Inspiration

Freewriting: What is it? Why should you use it?

The run-up to NaNoWriMo (more about that here) seems a good moment to think about Freewriting. You might have met its first cousin as Morning Pages, in Julia Cameron's The Artist's Way, and in the great, original how-to-write book, Becoming a Writer, Dorothea Brande suggests something similar. It has many uses, but first let's think about what it actually is. In Writing Without Teachers, Peter Elbow describes it beautifully: The idea is simply to write for ten minutes (later on, perhaps fifteen or twenty). Don't stop for anything. Go quickly without rushing. Never stop to look back, to cross something... Read more →


"Amaris has to tell Baz stuff but the scene is wooden"

This question popped up recently on a forum: "I've just reached a point in my WIP where two characters get together after a while apart and one has to tell the other what's been happening. It's important stuff. I haven't found it easy, but I never find it easy to write the 'telly' stuff - particularly the links between the telling and the rest of the scene that is happening around them. Anybody have any words of wisdom?" There were some good responses, and I found mine developing into a blog post, so here we are. So if Amaris has... Read more →


Getting Ready for NaNoWriMo? A few tips.

So, it's National Novel Writing Month again, or it will be on Sunday: to its friends, November is NaNoWriMo. The idea is that you have a month - and nearly the shortest month of the year - in which to write a complete novel. True, their target is 50,000 words, which is too short for most industry definitions of a novel for adults: the real point is that it you're planning to create a complete story - a beginning, a middle and an end. Not a notebook full of bits of scenes, not an endless tweak of the first 15,000... Read more →


Changing places: (when) should you disguise the place you're writing about?

Anxious aspiring novelists post questions on forums: Are they allowed to use a real village for their story? If they make one up, will people not like the story? Are they allowed to change the name of a street in Manchester? Are they allowed to create an extra island for Hong Kong? Regular Itch-readers won't be surprised that my first reaction is that it's not a matter of "allowing". Your story? Your rules. Coming at it from the reviewer's side, Stuart Kelly, in The Guardian, has also been asking why novelists disguise real locations, and it's a good question. Some... Read more →


Write a lot for work? Or had a long break from fiction? How do you get your fiction voice back?

After you've gone three rounds with the Annual Report, it's frightening how often things like these somehow materialise in your novel: Ann was in a conflictual situation and chose the least-worst option. The command structure was put into a red alert state and the opening procedures were followed. Wheeling his idea out for the others to chew on, Bob took on board their thirst for closure and wrapped up the conference by casting caution to the winds. Flinging the briefcase over the wall before the ticking stopped, the solution was the last thing that Carrie knew. I've taught creative writing... Read more →


"Everything About My Writing Is Awful And No, I'm Not OK."

I'm talking about those times when writing seems impossible but so does everything else: when your heart - your life itself - is stapled to the page and no one wants it. And that heart, the life itself, is a miserable, clichéd, shrivelled thing, and you a deluded, talentless fool for ever dreaming that you might have something worth saying which people would want to hear. Just as the Guardian's Work-Agony Uncle Jeremy Bullmore inspired me to track down Jerusha Cowless and recruit her to This Itch of Writing, this brilliant post about that feeling in your life as a... Read more →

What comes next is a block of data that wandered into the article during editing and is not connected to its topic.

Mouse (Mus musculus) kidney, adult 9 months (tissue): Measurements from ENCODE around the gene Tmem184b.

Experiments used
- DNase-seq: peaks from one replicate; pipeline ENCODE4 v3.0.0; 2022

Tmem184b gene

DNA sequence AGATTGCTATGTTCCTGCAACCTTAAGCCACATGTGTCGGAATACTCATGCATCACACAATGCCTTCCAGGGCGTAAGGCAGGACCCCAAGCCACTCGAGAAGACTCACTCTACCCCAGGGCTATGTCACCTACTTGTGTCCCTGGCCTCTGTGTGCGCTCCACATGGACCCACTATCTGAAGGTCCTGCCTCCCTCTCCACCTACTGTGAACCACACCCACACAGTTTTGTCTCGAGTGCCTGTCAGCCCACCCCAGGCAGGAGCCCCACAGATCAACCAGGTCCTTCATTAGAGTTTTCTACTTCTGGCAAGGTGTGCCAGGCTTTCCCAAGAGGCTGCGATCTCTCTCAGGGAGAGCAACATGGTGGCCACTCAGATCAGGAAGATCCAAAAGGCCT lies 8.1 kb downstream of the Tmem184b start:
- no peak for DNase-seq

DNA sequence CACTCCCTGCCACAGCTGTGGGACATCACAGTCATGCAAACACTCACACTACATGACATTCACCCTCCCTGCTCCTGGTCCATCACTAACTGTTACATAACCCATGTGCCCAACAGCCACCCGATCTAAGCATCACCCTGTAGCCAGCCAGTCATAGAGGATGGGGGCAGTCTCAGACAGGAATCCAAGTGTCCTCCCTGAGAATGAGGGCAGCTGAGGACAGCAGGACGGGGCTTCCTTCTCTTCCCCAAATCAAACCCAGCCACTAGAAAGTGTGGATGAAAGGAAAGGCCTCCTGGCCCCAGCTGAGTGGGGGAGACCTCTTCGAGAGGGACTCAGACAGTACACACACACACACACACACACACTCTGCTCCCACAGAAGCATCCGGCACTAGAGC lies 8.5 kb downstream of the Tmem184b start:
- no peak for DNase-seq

No time to write your novel? Think about coral reefs...

I can't say that my revered great-great-grandpapa often occurs to me when I'm thinking about how writing works, but one of his important pieces of research was into the formation of coral reefs. It had been known for a while that coral was formed by microscopic organisms building on rocks in shallow water: cell by cell, miniature birth by miniature death. But how did they become whole islands and atolls out in the deep ocean? His observations on the Beagle voyage became his first published monograph. My daytime writing time is taken up with Get Started in Writing Historical Fiction,... Read more →


Where's the real story? Not where you expected?

I hope I'm a kind and supportive teacher, I certainly don't tolerate seminar bullies, and I can honestly say that the only time I've been aware of tears in a workshop I was running was nothing to do with anyone's hurt feelings, and everything to do with writing fiction. Since the business of fiction is largely about imaginatively inhabiting consciousnesses and experiences which are not one's own, I had set the group an exercise of writing a scene from the point of view and voice of their main character, though not necessarily an event from the story. First I got... Read more →


Jerusha Cowless, Agony Aunt: "Everyone says my writing's competent, but I'm not getting anywhere"

There have been two exciting developments: first, I have a new website specifically for my work helping other writers, so if you're interested in my mentoring, teaching, events or appraisals, do click through to This Itch of Writing: The Studio, and have a browse. And then, just as I was recovering from the worst of the website-wrangling, I heard from This Itch of Writing's agony aunt, Jerusha Cowless. She's been busy un-contacting un-contacted peoples in the Upper Amazon, but at last I got a message through, enclosing a plea for help from an aspiring writer, and Jerusha sent her reply... Read more →


Being drunk, being sober: which should you be when you're writing?

At an event recently, the poet Rowan Williams was reading some of his favourite poems by other poets, and he was asked what he looks for - hopes for - when he comes to a poem for the first time. For someone who's so clever and so erudite (not the same thing) his answer was wonderfully simple: "I hope to go into a poem sober, and come out a little bit drunk." And I know exactly what he means. I'm not a poet, and I don't read poetry in an organised, professional way. But there are always one or two... Read more →